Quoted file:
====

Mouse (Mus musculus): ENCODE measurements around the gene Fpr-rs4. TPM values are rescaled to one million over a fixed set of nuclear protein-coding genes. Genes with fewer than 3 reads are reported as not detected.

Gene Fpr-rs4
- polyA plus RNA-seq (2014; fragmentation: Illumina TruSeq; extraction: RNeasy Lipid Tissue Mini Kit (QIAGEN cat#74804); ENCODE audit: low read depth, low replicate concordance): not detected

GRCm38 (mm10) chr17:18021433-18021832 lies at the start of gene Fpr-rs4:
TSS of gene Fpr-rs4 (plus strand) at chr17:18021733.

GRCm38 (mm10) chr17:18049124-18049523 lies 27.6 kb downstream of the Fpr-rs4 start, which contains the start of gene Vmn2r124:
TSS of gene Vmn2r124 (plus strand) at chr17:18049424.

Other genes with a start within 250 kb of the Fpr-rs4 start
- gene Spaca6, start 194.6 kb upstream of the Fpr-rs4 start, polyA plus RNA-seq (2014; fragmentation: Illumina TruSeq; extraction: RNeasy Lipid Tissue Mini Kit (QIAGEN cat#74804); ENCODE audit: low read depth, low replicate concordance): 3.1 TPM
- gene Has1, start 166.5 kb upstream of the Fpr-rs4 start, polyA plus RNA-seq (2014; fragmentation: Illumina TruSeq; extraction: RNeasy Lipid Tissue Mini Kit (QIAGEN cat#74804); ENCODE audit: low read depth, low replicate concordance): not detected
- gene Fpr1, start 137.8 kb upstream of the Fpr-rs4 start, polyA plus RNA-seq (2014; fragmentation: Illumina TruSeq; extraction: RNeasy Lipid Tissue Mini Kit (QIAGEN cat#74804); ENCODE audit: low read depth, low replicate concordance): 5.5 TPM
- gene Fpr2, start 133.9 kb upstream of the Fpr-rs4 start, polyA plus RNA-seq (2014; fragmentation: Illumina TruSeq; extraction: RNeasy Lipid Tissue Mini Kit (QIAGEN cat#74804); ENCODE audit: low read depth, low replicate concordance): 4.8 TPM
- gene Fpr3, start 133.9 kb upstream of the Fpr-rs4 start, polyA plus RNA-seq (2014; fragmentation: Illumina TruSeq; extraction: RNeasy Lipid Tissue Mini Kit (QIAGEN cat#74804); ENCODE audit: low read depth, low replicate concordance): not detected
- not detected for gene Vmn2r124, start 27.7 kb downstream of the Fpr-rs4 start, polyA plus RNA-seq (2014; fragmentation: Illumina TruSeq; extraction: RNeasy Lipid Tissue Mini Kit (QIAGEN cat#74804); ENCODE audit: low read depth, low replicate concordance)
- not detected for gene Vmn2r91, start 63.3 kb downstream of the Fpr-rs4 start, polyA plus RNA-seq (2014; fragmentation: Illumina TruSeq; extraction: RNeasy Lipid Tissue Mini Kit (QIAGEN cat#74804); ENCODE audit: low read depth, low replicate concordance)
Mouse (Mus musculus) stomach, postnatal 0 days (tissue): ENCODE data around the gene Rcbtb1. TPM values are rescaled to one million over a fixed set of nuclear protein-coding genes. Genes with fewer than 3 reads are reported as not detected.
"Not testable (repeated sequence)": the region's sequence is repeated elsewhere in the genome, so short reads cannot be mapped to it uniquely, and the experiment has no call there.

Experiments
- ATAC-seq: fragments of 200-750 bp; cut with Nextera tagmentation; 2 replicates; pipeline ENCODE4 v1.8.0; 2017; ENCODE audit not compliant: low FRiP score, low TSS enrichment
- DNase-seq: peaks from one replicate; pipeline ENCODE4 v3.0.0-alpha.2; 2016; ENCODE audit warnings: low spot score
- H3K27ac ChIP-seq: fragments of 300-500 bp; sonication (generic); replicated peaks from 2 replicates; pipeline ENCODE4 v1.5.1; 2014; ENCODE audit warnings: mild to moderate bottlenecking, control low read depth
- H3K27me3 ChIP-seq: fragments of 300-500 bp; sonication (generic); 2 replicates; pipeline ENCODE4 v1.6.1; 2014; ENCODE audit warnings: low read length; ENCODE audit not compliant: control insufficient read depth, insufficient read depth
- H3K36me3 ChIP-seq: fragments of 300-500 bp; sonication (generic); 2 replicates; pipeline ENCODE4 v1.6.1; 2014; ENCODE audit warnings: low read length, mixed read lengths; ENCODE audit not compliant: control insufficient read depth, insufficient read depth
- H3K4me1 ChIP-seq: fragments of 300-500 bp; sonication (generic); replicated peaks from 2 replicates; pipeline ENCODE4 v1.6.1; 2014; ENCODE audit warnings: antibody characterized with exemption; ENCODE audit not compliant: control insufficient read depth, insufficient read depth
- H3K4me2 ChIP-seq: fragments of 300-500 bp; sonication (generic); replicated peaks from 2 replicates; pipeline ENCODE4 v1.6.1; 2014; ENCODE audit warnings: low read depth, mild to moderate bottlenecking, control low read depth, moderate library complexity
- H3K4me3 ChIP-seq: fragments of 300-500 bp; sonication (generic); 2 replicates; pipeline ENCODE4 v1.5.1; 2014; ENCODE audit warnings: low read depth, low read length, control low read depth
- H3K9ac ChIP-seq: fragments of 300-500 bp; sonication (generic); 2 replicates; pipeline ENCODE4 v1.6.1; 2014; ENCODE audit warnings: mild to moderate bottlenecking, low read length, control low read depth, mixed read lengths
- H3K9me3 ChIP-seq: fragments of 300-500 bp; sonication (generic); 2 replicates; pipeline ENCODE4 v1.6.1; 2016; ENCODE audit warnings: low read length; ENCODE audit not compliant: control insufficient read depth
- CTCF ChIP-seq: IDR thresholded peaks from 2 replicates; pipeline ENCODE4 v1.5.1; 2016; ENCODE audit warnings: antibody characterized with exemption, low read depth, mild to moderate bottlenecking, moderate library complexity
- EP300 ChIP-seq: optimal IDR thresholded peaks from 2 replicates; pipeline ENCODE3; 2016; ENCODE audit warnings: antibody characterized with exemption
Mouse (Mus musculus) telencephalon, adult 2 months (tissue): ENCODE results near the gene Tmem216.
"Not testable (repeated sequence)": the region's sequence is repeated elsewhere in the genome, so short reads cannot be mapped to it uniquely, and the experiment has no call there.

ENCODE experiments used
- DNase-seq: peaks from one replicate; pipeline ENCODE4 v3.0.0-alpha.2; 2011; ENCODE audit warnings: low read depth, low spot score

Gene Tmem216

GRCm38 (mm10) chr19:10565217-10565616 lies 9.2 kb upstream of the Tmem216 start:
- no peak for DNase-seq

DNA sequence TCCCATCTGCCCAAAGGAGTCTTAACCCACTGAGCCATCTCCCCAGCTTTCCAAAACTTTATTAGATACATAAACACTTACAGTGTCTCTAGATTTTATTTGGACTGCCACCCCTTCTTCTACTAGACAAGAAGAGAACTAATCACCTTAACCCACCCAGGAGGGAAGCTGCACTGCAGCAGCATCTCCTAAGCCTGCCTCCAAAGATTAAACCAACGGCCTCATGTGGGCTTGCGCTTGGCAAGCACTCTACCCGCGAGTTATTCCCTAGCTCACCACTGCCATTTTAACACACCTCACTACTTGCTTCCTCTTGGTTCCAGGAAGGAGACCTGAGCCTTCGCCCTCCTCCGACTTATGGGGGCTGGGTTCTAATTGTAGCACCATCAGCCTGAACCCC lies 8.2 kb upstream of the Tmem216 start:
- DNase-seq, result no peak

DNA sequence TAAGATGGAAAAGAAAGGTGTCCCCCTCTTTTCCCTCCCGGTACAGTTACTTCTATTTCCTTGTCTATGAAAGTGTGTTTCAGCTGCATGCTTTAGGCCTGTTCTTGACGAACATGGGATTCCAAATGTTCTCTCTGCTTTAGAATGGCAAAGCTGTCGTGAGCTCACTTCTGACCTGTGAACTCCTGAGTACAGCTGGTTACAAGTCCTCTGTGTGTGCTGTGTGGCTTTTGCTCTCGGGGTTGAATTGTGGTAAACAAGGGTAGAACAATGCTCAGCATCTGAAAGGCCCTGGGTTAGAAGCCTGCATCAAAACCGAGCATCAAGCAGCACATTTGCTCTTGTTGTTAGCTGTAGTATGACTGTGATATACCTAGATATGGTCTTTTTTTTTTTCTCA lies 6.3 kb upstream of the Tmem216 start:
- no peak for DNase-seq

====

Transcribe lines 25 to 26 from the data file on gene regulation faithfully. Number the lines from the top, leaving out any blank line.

- H3K4me2 ChIP-seq: fragments of 300-500 bp; sonication (generic); replicated peaks from 2 replicates; pipeline ENCODE4 v1.6.1; 2014; ENCODE audit warnings: low read depth, mild to moderate bottlenecking, control low read depth, moderate library complexity
- H3K4me3 ChIP-seq: fragments of 300-500 bp; sonication (generic); 2 replicates; pipeline ENCODE4 v1.5.1; 2014; ENCODE audit warnings: low read depth, low read length, control low read depth